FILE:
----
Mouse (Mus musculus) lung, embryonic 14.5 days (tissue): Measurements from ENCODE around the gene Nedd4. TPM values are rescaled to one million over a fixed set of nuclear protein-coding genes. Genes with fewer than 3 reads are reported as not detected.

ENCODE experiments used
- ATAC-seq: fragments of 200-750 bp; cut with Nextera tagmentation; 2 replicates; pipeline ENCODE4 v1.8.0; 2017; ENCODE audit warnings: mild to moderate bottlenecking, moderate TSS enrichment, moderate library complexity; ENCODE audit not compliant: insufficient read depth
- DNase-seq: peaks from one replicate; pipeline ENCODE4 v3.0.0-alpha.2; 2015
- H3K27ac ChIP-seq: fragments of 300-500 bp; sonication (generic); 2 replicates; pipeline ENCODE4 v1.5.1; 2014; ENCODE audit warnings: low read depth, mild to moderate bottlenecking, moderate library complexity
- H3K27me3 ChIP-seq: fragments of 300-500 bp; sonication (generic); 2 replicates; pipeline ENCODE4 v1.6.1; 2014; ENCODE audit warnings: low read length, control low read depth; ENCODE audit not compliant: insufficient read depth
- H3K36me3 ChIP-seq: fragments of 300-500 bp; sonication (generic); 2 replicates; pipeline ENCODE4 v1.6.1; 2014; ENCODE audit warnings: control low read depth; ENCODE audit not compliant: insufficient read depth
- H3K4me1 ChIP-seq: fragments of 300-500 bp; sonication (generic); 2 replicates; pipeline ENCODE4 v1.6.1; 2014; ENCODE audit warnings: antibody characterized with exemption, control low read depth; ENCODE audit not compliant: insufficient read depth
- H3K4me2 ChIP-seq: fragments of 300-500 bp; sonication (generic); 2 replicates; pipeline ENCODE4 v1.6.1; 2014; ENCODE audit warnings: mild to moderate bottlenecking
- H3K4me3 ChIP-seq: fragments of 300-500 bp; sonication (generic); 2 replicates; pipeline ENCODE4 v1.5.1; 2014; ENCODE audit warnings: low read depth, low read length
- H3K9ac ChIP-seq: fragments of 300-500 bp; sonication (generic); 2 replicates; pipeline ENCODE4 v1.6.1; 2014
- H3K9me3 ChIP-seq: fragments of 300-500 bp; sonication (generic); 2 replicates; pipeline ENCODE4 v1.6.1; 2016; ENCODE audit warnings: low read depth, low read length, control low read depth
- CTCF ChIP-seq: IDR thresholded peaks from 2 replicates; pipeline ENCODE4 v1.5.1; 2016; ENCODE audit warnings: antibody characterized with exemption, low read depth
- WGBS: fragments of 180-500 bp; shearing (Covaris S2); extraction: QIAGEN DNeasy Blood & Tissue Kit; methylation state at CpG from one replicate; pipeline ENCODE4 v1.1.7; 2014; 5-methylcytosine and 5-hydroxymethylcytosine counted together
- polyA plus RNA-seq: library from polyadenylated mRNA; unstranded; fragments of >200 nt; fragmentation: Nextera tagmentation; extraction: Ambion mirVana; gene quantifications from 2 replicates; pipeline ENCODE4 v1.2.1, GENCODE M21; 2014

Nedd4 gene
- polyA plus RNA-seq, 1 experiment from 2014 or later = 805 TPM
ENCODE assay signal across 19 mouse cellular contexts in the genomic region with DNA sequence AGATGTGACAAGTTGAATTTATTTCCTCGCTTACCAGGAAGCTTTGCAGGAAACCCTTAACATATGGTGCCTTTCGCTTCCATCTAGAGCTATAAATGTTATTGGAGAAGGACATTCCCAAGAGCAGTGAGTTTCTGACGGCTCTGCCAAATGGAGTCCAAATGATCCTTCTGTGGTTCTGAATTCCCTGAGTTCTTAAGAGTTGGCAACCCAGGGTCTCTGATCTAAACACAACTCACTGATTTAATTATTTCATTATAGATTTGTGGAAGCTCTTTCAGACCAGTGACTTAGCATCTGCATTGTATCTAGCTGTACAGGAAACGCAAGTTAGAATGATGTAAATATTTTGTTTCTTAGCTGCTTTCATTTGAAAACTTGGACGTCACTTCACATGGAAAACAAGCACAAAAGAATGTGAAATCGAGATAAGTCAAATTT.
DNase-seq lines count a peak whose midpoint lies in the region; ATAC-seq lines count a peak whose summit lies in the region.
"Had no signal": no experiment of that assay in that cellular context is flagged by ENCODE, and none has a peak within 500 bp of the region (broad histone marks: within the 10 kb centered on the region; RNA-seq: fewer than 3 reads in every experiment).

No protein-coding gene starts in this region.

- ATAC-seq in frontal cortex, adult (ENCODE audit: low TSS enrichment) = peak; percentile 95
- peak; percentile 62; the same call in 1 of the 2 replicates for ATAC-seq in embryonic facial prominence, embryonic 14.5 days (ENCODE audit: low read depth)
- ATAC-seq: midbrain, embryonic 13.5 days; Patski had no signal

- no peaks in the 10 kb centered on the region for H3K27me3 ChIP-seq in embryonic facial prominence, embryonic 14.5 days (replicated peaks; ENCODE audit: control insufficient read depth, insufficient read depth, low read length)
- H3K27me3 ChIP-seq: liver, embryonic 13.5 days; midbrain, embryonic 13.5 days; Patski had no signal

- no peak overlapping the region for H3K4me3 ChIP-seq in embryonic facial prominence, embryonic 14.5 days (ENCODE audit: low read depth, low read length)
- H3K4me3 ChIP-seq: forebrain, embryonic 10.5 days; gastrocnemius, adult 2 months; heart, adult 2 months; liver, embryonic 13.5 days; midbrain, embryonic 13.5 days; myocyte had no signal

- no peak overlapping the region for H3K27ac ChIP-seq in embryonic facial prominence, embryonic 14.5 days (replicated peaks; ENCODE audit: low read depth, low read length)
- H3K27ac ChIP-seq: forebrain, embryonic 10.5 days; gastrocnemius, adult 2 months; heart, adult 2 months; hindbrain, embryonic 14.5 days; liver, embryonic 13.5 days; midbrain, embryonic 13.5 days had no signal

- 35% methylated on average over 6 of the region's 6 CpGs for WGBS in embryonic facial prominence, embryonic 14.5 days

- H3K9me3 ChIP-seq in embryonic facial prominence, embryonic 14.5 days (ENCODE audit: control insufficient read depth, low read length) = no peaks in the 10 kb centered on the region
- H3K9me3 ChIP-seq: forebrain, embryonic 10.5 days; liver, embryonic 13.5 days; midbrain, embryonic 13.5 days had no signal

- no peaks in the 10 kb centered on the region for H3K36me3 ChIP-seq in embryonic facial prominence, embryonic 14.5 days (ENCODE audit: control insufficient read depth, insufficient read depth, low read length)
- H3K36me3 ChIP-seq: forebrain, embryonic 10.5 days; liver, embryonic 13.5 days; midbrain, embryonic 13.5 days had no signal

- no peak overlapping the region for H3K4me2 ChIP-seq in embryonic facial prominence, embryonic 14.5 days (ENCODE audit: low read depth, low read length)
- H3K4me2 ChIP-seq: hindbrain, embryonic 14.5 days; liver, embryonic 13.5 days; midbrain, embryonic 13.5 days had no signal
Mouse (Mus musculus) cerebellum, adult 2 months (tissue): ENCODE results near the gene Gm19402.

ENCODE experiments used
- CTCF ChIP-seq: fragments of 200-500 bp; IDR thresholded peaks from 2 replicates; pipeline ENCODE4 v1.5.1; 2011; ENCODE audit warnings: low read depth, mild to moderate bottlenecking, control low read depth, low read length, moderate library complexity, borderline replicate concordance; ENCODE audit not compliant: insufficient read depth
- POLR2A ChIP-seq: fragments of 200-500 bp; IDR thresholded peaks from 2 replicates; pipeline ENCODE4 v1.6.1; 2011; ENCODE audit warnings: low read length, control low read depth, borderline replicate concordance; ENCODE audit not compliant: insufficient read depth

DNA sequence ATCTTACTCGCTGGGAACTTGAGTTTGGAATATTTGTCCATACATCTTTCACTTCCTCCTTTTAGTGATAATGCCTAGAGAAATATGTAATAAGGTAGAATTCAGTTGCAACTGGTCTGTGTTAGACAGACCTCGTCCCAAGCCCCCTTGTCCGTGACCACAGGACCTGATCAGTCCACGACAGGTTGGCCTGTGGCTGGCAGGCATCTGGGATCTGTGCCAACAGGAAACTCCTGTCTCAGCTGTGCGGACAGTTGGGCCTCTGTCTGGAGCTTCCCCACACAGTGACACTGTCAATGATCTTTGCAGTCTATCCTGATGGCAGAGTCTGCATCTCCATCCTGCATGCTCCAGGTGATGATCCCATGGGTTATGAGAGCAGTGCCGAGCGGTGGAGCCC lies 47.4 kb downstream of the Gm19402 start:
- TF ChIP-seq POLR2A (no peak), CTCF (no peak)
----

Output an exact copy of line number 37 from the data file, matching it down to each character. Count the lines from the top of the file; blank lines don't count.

- H3K4me2 ChIP-seq: hindbrain, embryonic 14.5 days; liver, embryonic 13.5 days; midbrain, embryonic 13.5 days had no signal